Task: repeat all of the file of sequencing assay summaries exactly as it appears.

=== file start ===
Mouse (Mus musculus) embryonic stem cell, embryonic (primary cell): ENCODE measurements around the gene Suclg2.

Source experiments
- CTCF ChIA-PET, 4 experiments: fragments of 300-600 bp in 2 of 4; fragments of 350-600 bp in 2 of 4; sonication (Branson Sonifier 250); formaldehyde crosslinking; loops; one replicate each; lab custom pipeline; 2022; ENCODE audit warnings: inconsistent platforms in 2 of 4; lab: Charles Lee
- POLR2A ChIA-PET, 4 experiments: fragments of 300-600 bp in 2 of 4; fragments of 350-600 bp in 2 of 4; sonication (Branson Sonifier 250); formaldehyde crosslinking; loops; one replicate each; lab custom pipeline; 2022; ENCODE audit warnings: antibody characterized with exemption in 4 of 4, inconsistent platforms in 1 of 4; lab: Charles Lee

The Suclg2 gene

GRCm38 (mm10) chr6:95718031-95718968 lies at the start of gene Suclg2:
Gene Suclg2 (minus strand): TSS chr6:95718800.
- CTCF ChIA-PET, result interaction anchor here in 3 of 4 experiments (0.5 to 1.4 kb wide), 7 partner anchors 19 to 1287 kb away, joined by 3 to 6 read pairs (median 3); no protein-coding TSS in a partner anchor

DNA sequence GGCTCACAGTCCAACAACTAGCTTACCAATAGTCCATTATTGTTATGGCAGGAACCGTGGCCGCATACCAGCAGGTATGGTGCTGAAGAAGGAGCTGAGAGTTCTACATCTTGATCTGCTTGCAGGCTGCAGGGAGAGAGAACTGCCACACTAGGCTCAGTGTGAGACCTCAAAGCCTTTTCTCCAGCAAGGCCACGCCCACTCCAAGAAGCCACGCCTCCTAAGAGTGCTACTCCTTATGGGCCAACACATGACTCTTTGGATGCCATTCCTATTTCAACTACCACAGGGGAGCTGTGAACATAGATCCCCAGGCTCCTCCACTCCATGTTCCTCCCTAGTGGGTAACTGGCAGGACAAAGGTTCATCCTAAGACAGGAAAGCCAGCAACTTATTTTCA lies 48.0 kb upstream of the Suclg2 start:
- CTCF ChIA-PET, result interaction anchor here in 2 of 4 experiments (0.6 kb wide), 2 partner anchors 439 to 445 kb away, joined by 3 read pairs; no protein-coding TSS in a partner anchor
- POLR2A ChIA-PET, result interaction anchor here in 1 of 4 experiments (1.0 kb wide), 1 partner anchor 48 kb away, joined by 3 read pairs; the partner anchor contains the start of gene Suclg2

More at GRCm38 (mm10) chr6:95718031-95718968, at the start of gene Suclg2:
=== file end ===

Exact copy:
Mouse (Mus musculus) embryonic stem cell, embryonic (primary cell): ENCODE measurements around the gene Suclg2.

Source experiments
- CTCF ChIA-PET, 4 experiments: fragments of 300-600 bp in 2 of 4; fragments of 350-600 bp in 2 of 4; sonication (Branson Sonifier 250); formaldehyde crosslinking; loops; one replicate each; lab custom pipeline; 2022; ENCODE audit warnings: inconsistent platforms in 2 of 4; lab: Charles Lee
- POLR2A ChIA-PET, 4 experiments: fragments of 300-600 bp in 2 of 4; fragments of 350-600 bp in 2 of 4; sonication (Branson Sonifier 250); formaldehyde crosslinking; loops; one replicate each; lab custom pipeline; 2022; ENCODE audit warnings: antibody characterized with exemption in 4 of 4, inconsistent platforms in 1 of 4; lab: Charles Lee

The Suclg2 gene

GRCm38 (mm10) chr6:95718031-95718968 lies at the start of gene Suclg2:
Gene Suclg2 (minus strand): TSS chr6:95718800.
- CTCF ChIA-PET, result interaction anchor here in 3 of 4 experiments (0.5 to 1.4 kb wide), 7 partner anchors 19 to 1287 kb away, joined by 3 to 6 read pairs (median 3); no protein-coding TSS in a partner anchor

DNA sequence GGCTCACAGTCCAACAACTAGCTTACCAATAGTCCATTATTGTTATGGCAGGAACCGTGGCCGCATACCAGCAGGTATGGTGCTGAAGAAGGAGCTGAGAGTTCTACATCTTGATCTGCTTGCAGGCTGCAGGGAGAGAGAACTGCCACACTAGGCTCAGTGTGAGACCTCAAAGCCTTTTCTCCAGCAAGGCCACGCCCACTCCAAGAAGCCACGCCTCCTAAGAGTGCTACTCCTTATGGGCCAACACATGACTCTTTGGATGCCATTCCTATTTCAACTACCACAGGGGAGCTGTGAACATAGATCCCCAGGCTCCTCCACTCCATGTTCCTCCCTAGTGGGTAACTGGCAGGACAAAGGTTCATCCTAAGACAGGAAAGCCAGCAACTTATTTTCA lies 48.0 kb upstream of the Suclg2 start:
- CTCF ChIA-PET, result interaction anchor here in 2 of 4 experiments (0.6 kb wide), 2 partner anchors 439 to 445 kb away, joined by 3 read pairs; no protein-coding TSS in a partner anchor
- POLR2A ChIA-PET, result interaction anchor here in 1 of 4 experiments (1.0 kb wide), 1 partner anchor 48 kb away, joined by 3 read pairs; the partner anchor contains the start of gene Suclg2

More at GRCm38 (mm10) chr6:95718031-95718968, at the start of gene Suclg2: